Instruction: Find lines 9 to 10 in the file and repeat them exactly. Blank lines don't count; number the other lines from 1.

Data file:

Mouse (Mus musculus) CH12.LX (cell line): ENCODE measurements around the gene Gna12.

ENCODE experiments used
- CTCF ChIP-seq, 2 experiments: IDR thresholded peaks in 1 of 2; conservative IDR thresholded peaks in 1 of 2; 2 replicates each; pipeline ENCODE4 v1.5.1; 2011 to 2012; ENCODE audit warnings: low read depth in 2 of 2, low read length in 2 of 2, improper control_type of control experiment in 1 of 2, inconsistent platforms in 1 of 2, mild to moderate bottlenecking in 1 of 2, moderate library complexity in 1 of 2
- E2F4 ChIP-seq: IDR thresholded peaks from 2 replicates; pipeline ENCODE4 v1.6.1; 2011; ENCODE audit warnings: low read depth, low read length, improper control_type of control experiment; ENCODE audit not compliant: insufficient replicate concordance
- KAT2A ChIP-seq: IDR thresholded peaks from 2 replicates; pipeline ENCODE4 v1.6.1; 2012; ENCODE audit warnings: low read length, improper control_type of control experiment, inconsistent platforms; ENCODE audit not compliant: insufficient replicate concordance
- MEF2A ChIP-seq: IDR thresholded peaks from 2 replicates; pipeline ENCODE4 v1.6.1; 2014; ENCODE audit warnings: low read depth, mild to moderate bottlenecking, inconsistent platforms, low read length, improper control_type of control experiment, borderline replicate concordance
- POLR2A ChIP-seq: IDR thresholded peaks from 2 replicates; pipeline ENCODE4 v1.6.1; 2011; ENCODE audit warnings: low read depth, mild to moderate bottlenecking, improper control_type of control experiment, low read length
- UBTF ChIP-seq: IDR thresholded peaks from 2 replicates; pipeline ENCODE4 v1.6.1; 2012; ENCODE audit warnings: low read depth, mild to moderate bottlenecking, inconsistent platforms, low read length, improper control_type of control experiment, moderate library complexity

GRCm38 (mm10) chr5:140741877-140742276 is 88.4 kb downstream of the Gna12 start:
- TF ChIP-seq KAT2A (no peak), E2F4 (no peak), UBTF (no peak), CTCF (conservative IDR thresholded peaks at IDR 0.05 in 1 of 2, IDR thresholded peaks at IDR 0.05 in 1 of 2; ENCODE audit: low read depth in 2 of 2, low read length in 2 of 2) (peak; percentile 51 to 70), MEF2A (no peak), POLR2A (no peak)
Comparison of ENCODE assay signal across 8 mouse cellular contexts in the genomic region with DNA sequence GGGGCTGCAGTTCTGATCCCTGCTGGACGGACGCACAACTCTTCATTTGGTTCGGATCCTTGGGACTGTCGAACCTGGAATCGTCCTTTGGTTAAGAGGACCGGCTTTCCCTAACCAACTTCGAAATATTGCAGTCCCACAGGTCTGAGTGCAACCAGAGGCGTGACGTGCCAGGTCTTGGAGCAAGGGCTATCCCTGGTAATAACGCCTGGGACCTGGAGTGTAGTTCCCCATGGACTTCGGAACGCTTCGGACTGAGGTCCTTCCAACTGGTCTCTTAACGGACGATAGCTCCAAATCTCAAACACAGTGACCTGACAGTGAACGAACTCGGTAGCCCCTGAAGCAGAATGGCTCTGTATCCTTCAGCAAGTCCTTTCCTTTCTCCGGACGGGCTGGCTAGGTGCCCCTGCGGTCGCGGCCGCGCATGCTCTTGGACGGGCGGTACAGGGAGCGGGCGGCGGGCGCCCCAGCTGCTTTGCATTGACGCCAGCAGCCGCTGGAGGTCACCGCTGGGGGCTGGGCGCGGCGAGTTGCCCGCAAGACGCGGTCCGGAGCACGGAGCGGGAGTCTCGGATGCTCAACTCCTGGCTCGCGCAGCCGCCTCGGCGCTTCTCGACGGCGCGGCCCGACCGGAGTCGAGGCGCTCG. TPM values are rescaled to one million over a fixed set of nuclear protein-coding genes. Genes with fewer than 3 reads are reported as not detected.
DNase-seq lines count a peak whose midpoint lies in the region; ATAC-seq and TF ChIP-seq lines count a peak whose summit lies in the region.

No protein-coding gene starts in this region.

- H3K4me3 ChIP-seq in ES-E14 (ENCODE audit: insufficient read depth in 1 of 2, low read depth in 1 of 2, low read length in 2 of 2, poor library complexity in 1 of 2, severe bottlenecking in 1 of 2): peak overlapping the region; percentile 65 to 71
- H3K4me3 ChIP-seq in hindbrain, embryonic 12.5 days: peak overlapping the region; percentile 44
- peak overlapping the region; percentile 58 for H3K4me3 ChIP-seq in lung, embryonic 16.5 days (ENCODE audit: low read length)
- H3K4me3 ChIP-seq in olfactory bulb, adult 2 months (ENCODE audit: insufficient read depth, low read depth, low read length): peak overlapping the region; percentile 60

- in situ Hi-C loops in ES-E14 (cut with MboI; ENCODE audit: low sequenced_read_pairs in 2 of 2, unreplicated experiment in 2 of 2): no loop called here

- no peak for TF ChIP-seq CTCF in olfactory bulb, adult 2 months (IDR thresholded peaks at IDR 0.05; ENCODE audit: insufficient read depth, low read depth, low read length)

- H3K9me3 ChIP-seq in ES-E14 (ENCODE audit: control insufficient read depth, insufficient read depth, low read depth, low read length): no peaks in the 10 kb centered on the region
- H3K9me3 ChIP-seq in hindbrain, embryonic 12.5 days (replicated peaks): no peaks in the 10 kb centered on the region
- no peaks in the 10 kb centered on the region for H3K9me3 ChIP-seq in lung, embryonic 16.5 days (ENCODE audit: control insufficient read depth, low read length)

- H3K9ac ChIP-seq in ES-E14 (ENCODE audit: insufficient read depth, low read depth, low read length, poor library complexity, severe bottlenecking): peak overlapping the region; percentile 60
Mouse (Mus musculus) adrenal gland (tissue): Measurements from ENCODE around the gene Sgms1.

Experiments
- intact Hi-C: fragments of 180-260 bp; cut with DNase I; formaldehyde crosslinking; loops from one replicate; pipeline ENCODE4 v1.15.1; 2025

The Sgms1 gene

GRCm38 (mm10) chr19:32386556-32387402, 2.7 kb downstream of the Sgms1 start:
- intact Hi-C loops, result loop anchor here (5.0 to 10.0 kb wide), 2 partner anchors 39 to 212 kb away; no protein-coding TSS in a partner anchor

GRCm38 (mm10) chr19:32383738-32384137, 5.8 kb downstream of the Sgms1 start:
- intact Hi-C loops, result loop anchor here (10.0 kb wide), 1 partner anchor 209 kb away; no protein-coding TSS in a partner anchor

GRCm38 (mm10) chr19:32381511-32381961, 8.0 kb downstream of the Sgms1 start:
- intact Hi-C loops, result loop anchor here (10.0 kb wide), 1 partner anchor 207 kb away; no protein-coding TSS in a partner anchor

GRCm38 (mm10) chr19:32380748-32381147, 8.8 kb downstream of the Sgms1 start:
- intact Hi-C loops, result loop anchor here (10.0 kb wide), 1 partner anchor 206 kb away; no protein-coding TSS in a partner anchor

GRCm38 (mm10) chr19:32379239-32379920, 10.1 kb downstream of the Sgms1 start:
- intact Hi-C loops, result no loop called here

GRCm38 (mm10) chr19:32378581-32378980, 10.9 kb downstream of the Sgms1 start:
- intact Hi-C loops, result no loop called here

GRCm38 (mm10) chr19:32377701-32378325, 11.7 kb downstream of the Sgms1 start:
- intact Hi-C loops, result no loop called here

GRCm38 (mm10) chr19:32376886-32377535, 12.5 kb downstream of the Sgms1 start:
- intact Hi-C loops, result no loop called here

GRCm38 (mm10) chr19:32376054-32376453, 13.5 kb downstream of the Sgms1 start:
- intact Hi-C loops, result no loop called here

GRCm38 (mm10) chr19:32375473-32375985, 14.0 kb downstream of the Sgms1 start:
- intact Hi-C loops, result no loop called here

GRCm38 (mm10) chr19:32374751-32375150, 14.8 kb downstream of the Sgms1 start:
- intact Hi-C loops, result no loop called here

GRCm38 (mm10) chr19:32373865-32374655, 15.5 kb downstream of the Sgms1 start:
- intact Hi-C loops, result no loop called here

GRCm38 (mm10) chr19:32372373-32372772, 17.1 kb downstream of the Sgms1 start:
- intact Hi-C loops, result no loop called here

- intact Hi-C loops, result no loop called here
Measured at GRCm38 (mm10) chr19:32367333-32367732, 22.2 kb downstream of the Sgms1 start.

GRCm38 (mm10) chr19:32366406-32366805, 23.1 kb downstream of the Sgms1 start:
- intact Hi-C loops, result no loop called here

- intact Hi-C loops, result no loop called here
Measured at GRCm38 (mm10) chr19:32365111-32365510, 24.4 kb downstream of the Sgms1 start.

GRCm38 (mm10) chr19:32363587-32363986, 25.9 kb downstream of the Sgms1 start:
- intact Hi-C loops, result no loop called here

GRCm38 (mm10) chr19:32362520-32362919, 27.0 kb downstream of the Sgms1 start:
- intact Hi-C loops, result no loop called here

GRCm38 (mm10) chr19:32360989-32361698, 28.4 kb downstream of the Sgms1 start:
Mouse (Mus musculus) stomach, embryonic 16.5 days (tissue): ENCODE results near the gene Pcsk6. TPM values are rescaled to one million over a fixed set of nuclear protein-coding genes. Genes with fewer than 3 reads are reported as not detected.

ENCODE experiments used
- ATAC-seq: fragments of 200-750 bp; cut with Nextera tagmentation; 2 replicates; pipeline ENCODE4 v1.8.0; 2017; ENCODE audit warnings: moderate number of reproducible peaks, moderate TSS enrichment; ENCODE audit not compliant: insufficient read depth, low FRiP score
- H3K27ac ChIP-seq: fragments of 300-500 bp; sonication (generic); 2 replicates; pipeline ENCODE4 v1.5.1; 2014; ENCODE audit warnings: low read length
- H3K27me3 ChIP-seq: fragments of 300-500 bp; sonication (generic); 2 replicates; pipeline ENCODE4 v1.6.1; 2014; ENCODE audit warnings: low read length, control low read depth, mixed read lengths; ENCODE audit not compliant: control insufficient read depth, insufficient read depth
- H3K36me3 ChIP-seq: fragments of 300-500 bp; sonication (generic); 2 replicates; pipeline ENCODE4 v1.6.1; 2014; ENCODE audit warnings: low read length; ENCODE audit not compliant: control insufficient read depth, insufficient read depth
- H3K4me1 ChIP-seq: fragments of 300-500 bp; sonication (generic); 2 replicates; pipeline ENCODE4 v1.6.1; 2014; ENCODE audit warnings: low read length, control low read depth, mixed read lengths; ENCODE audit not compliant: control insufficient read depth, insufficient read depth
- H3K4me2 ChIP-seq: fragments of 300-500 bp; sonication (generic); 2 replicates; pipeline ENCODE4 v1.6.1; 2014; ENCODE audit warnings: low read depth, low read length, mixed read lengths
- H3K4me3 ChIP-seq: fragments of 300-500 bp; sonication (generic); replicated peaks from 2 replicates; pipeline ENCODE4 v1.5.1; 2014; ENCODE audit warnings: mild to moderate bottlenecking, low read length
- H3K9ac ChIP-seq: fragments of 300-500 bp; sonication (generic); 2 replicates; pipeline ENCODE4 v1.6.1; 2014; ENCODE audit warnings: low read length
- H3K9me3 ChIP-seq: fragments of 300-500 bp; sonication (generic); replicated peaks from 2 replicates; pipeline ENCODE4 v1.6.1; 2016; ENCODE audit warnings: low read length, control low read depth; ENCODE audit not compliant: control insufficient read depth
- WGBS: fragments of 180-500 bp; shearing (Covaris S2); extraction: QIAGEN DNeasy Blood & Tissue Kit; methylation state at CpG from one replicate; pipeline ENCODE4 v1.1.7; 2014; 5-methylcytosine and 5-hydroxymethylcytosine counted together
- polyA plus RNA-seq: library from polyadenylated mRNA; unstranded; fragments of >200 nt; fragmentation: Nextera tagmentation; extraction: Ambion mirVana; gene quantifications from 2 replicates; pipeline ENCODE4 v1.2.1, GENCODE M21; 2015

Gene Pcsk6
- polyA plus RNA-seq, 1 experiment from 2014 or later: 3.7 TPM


GRCm38 (mm10) chr5:140741877-140742276 is 88.4 kb downstream of the Gna12 start:
- TF ChIP-seq KAT2A (no peak), E2F4 (no peak), UBTF (no peak), CTCF (conservative IDR thresholded peaks at IDR 0.05 in 1 of 2, IDR thresholded peaks at IDR 0.05 in 1 of 2; ENCODE audit: low read depth in 2 of 2, low read length in 2 of 2) (peak; percentile 51 to 70), MEF2A (no peak), POLR2A (no peak)